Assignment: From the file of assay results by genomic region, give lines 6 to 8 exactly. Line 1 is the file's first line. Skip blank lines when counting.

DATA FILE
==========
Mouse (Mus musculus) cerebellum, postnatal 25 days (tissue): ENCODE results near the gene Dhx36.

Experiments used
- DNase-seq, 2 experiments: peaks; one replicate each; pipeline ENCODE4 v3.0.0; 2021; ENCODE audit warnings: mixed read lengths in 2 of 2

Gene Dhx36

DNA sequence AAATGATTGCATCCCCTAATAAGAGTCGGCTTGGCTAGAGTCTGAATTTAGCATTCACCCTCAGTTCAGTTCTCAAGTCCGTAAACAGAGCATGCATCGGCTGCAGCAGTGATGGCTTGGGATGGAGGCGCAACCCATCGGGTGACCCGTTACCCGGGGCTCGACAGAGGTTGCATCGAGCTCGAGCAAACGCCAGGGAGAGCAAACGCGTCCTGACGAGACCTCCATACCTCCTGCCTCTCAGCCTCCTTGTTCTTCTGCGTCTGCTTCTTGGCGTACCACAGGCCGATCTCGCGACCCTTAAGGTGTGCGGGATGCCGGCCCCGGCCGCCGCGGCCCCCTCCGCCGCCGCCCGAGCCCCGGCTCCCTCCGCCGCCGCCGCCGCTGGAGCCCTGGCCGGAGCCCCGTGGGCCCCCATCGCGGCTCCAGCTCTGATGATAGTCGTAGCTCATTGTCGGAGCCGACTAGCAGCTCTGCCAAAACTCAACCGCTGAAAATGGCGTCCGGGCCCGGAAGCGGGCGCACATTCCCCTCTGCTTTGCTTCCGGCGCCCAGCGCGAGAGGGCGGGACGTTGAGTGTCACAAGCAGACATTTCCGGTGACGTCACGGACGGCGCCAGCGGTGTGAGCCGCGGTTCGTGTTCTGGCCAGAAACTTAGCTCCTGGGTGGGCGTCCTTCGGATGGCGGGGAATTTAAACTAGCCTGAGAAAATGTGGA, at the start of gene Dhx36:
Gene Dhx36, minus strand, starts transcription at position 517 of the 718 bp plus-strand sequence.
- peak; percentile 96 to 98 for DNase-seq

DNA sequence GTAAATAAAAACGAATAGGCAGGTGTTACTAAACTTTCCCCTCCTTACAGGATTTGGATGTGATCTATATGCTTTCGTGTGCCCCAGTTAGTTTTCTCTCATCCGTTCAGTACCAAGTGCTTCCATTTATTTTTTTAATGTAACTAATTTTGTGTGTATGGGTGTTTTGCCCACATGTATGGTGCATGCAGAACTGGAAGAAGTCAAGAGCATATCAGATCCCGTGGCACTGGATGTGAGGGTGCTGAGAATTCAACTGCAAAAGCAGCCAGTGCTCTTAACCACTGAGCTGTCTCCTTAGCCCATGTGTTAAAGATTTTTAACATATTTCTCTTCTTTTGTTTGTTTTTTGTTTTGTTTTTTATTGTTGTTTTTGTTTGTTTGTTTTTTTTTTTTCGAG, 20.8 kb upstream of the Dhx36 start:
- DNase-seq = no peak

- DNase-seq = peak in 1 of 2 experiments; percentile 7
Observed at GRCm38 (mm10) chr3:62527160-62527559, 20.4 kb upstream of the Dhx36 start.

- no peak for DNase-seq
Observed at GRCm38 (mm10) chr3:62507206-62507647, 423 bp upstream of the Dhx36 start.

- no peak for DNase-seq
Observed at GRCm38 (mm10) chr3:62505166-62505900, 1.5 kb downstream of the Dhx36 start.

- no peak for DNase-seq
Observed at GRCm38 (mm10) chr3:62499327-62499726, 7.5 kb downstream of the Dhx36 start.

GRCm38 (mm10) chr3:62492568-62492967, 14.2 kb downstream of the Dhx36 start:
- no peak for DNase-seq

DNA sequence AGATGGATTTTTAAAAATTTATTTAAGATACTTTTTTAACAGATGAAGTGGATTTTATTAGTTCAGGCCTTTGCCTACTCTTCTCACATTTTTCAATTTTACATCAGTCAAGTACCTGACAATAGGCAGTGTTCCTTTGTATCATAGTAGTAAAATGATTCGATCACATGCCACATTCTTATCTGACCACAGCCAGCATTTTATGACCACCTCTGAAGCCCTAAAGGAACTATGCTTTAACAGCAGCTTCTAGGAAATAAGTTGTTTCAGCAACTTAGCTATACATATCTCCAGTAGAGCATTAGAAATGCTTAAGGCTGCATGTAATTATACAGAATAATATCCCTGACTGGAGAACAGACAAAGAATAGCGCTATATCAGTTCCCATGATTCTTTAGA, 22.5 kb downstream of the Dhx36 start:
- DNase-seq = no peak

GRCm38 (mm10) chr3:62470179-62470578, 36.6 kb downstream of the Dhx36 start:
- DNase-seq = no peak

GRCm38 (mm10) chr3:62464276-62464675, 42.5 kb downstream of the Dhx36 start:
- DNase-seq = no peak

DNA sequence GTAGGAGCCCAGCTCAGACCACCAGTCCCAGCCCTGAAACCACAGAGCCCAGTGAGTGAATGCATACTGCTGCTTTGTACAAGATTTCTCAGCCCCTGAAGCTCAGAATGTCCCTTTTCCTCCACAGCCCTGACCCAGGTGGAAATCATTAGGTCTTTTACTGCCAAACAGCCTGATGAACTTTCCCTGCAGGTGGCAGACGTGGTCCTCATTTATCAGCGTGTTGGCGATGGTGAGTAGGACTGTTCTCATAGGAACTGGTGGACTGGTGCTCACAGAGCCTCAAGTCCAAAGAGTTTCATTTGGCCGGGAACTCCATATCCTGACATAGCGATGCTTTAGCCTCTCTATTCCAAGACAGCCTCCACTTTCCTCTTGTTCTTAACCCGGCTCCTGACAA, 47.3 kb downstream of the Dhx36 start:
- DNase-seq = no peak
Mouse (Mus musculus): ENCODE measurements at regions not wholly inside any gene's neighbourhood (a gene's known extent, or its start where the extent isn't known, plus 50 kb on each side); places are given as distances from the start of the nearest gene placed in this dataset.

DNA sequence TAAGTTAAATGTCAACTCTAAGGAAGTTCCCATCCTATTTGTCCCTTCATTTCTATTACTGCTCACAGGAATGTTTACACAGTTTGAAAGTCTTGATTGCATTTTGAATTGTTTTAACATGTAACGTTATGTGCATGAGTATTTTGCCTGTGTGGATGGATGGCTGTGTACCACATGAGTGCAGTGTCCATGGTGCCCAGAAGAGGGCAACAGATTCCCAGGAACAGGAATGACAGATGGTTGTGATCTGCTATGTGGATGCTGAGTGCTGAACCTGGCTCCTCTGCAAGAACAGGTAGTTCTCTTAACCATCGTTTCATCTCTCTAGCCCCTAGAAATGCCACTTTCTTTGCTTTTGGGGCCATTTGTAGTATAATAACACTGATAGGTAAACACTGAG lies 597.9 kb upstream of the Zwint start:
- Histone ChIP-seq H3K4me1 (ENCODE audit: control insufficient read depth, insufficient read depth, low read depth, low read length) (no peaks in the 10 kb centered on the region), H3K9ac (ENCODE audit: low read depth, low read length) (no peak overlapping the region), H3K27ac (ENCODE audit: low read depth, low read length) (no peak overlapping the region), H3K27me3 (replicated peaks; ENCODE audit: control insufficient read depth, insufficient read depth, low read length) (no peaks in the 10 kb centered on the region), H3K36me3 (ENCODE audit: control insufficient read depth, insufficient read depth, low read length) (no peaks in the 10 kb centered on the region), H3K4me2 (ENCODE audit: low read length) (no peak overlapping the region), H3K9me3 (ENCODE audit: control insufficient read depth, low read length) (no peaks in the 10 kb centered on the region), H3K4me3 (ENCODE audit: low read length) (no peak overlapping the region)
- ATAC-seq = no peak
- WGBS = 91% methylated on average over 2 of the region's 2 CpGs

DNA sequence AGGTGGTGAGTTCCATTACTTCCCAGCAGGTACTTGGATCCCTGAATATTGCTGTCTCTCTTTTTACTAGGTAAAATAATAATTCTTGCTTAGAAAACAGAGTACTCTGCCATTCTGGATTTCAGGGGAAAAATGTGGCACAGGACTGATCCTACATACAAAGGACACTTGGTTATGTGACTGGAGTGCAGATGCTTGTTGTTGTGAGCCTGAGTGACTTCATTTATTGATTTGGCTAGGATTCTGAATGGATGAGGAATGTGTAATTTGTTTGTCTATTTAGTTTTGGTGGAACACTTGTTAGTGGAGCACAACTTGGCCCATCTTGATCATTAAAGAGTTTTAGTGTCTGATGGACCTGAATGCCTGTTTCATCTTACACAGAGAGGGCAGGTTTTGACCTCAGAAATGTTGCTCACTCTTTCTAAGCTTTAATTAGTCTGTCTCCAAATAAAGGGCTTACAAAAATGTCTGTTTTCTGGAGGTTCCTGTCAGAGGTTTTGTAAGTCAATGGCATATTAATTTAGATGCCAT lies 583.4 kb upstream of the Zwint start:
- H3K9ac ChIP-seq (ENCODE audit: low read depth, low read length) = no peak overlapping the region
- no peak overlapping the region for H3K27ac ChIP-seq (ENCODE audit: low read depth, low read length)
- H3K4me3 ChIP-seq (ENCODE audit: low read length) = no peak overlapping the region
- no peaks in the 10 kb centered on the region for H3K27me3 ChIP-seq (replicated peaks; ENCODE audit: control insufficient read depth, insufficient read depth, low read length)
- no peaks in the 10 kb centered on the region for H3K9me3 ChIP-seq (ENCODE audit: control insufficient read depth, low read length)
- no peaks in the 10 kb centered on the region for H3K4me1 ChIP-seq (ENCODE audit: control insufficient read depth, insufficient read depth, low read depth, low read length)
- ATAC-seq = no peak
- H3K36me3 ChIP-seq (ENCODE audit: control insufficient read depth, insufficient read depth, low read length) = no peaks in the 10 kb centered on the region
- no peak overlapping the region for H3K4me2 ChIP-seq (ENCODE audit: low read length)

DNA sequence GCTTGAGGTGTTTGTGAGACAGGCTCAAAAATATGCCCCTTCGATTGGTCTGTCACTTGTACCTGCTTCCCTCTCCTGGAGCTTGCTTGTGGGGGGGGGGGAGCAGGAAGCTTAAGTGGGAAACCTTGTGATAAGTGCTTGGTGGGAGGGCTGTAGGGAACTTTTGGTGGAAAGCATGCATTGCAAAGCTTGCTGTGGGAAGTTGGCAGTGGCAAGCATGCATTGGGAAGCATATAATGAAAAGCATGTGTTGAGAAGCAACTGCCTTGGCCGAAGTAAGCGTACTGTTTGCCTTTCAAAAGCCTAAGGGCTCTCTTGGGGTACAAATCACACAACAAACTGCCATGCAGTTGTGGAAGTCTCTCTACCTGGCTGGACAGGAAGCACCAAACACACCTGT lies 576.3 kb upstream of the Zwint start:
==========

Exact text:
Gene Dhx36, minus strand, starts transcription at position 517 of the 718 bp plus-strand sequence.
- peak; percentile 96 to 98 for DNase-seq

DNA sequence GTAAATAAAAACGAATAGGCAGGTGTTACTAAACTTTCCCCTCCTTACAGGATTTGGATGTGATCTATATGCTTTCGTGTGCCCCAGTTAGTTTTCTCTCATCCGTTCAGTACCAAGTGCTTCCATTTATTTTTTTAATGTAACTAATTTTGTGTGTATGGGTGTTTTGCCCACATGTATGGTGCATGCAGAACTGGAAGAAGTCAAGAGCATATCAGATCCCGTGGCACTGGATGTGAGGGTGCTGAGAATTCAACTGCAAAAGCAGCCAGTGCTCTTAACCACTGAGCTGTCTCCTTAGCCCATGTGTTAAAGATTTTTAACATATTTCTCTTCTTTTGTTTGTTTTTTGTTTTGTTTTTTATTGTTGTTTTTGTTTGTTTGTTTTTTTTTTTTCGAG, 20.8 kb upstream of the Dhx36 start: